Attorney General Janet Reno declined Monday to include President Clinton in an ongoing probe of allegations that the administration tilted a controversial decision on an Indian casino in favor of tribes that contributed heavily to the Democratic Party in 1996.
Responding to a letter from House Republicans requesting the appointment of an independent counsel, Reno said that there was no evidence from any source that Clinton’s role in the affair “reflected any participation in a crime.”
Clinton, according to Reno, met with lobbyists for the tribes making the contributions on two occasions and “was aware of and inquired of his staff about the casino matter.” In addition, Reno said, Clinton was “aware of evidence” that White House aides were “monitoring the matter and inquiring of the Department of the Interior concerning it.” But this, Reno said, does not “in and of itself indicate criminal wrong-doing by the president.”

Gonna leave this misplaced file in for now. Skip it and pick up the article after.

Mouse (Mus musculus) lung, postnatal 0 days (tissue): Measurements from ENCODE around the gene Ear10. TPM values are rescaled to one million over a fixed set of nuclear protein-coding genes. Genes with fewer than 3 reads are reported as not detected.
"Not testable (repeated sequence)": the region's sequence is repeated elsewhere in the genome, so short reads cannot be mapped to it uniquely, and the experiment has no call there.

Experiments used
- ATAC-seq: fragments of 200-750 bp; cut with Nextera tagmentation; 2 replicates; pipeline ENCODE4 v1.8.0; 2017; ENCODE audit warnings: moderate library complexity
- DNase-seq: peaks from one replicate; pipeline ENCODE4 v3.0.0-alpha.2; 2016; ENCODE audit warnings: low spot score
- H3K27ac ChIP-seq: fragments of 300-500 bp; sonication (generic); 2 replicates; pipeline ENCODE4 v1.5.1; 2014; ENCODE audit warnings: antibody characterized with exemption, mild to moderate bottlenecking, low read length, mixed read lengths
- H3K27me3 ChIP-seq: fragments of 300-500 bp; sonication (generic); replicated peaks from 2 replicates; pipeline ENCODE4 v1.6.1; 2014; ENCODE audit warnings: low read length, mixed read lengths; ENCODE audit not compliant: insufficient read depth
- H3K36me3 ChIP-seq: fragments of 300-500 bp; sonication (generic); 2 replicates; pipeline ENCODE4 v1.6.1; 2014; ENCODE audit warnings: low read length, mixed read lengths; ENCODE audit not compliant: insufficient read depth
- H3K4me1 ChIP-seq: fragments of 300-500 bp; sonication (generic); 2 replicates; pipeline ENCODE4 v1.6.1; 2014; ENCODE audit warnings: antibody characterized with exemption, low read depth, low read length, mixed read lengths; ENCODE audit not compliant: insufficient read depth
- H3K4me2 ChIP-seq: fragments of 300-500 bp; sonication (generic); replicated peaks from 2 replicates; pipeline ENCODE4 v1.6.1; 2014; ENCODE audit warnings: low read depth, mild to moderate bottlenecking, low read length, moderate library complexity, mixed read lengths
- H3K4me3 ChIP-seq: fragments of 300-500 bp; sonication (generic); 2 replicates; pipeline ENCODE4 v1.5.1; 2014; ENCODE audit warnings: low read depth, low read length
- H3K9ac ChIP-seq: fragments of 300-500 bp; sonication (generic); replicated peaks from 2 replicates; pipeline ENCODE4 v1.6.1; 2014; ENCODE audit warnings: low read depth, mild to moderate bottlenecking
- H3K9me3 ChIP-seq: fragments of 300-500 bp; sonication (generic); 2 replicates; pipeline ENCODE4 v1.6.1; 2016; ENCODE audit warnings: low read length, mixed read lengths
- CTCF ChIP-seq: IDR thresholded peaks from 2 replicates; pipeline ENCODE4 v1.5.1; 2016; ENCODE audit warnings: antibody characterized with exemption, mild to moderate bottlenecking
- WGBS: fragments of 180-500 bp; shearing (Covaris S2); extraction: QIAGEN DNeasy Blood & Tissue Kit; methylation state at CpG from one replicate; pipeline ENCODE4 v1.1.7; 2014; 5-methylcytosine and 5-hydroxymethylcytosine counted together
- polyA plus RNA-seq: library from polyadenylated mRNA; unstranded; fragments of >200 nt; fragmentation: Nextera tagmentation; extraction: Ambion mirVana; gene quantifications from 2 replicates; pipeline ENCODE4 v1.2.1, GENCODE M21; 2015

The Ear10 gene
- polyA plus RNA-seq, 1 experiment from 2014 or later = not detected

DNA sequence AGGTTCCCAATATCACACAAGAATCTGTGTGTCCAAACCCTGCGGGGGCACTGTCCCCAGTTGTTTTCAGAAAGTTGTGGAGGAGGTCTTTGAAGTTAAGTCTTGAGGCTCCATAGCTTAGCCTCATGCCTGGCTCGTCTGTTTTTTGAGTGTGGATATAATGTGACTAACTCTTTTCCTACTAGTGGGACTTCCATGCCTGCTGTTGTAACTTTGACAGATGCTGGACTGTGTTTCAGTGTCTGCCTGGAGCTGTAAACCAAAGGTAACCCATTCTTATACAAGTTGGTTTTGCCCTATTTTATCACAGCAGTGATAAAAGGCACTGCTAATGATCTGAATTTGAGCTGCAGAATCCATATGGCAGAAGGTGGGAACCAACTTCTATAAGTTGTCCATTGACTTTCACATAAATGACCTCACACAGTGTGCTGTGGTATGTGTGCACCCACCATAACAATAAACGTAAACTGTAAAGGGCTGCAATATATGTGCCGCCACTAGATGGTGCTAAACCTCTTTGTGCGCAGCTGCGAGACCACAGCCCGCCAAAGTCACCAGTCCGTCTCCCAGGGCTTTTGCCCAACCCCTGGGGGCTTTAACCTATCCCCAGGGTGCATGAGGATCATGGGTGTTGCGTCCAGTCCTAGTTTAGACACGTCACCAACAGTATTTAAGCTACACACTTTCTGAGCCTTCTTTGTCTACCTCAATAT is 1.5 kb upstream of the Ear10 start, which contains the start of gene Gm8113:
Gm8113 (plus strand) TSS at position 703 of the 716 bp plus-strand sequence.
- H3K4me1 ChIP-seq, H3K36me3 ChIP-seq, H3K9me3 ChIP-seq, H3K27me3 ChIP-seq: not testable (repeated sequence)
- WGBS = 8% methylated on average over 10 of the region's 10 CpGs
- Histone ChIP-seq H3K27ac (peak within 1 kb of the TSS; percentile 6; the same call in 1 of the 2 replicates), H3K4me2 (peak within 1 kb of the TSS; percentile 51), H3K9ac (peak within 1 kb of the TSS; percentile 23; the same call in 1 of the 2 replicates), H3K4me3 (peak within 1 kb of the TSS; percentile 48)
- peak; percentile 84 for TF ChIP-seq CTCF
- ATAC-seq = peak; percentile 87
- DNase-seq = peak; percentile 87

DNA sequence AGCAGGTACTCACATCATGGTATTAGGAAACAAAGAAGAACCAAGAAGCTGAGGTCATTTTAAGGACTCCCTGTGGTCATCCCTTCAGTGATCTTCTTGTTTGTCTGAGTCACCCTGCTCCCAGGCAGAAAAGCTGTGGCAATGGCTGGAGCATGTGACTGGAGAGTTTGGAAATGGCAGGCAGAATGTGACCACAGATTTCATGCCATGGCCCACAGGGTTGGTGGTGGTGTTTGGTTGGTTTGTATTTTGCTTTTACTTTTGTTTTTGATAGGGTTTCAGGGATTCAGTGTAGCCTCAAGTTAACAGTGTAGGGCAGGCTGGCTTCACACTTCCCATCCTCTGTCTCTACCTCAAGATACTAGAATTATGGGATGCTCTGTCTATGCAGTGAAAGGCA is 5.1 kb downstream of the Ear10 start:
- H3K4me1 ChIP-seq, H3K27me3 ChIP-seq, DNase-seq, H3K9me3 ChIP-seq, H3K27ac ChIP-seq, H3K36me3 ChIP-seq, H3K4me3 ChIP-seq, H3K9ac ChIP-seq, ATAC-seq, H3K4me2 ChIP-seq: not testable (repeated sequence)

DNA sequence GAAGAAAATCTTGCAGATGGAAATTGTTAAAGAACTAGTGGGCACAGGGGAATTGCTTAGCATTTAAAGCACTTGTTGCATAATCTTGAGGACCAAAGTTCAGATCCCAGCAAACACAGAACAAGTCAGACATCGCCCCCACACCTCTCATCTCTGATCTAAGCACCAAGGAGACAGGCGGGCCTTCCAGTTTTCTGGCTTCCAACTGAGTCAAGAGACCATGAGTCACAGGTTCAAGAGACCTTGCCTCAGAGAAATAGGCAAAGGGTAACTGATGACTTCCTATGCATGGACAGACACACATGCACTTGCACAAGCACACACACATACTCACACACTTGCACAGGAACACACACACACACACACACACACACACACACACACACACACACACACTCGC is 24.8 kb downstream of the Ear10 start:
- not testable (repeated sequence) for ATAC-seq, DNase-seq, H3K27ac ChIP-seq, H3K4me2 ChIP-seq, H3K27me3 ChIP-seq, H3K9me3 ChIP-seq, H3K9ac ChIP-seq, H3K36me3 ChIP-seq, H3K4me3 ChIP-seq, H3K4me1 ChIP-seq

The Republicans based their request on allegations that Clinton and top White House aides illegally pressured the Interior Department to reject a casino license application from three Chippewa tribes in Wisconsin in exchange for campaign contributions from rival tribes.
In a statement responding to Reno’s letter, House Judiciary Committee Chairman Henry J. Hyde, R-Ill., said: “In slamming the door on a preliminary investigation of the President in the Chippewa case, the Attorney General continues down a perilous path. How much longer the letter and the spirit of the independent counsel law can be ignored by the nation’s chief law enforcement officer is an increasingly critical question.”